Except for exceptional circumstances, it is generally impossible to file a personal injury lawsuit after the statute expires. The judge will decide whether the claim can proceed after the time limit expires. He or she may use the factors to determine if something is different.
The Usual Problem With the Statute of Limitations
Most cases, an individual who has suffered harm cannot file a personal injury lawsuit after the statute of limitations expires. This time period is for normal claims against the liable party, such as a company or a third-party. While many victims of injury may be able to settle with an insurance company, any litigation requires that the plaintiff not exceed a certain time period. The personal injury limit, which is usually between one and three year, must be met in order to hire a lawyer and initiate the claim. Some may be available up to six years after the initial injury.
Exceptions to the Normal Statute of Limitations
Some cases may have exceptions, which could lead to the court or judge extending the usual statute of limitations. This could be the inclusion of children as victims. Other factors could cause the time limit to be extended. Rarely, the judge may extend the time due to administrative problems or a lack of communication with defending parties. This is a special case for discovery, which can stall or extend the timeframe based upon the injury.
Discovery Rule explained
The discovery rule is where the victim of personal injury can extend the deadline. This is because the statute does not normally start until the injured party has suffered bodily harm. The personal injury claim becomes activated with a time limit at this point. This could be due to an illness that isn’t manifested or lying dormant. Sometimes the problem may not become apparent until many years after the original injury. There may be other conditions, such as inhaling chemicals that can damage the lungs. This may lead to an internal condition that doesn’t appear until much later.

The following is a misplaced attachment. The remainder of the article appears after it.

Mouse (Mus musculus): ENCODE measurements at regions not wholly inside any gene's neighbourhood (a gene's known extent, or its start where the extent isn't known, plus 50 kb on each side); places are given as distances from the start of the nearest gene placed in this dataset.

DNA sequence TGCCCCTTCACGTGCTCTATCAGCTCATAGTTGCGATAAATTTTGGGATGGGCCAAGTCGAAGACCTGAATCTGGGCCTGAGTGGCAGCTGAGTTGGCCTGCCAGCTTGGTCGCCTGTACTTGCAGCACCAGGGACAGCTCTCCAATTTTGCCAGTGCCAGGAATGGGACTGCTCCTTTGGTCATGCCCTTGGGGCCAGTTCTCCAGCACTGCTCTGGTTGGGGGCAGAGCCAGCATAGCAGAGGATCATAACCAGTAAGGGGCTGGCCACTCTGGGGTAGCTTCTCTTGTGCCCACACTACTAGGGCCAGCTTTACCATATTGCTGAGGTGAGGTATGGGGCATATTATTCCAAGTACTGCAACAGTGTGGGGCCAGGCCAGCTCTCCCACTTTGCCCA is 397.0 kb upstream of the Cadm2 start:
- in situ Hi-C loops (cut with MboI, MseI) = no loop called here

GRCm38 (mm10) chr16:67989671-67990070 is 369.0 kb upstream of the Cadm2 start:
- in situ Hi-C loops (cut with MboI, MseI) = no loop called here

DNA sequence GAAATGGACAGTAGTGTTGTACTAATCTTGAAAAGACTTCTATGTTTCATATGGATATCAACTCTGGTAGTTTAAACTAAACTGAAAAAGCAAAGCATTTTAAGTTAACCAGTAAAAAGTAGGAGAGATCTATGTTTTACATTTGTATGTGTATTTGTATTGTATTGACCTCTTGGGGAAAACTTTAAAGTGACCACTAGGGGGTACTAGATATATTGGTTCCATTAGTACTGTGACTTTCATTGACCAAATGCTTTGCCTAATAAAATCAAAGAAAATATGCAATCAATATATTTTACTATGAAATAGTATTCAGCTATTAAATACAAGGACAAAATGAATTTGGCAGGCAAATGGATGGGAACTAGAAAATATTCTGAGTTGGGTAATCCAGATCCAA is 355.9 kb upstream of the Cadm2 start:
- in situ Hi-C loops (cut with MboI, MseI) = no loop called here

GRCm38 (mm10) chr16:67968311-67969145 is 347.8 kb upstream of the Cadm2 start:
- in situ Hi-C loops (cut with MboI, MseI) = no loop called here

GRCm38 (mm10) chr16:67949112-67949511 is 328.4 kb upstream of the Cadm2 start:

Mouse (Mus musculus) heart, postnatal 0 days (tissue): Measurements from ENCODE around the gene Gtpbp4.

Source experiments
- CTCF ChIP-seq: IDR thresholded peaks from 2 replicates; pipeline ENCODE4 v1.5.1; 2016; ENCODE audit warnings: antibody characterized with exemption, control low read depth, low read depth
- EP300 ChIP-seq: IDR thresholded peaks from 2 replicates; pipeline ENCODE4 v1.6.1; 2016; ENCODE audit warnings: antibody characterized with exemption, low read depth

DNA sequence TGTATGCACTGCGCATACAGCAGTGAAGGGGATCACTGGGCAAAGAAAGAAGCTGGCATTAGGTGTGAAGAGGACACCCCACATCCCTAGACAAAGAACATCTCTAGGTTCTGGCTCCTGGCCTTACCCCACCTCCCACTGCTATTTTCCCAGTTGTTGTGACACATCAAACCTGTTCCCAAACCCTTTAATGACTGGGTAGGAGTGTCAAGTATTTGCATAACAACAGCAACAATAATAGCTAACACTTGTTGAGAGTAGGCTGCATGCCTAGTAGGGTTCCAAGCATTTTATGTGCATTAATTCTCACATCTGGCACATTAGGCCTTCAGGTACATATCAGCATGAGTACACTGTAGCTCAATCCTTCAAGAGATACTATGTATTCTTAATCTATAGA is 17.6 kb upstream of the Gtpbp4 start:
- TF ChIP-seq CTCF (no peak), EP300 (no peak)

Minors are injured in the incident
Many states will allow the affected person to reach the age at which they are legally allowed to, eighteen years before the statute of limitations begins. The state might allow the youth to file a claim later if they are injured in an accident. It could mean that it may take several years for everyone to file a personal injury case. This allows the parties to start the case when the young person turns twenty for many states.
Individually Special Cases
In some cases, the injured party can file even after the statute of limitations expires. These cases are usually governed by special circumstances that require the filing of a civil case. Some states allow sexual abuse and violence to be extended until the victim turns 40. Some cases may have special requirements, such as the need to address aggravated circumstances or the loss of life. Personal injury cases may have special rules that are not included in the standard claim. To pursue the case, the victim might need to disclose the problem to the lawyer if it is present.
Explaining the Special Conditions and Legal Support
If the victim suffers from a condition that may extend the statute of limitations, they may need to tell a lawyer or a judge about it so that the civil court can still proceed with possible compensation.
These matters require legal representation to be pursued beyond the deadline set by the statute of limitations. The judge may be informed by legal representation about the particular rule and how to pursue the maximum compensation for the injury.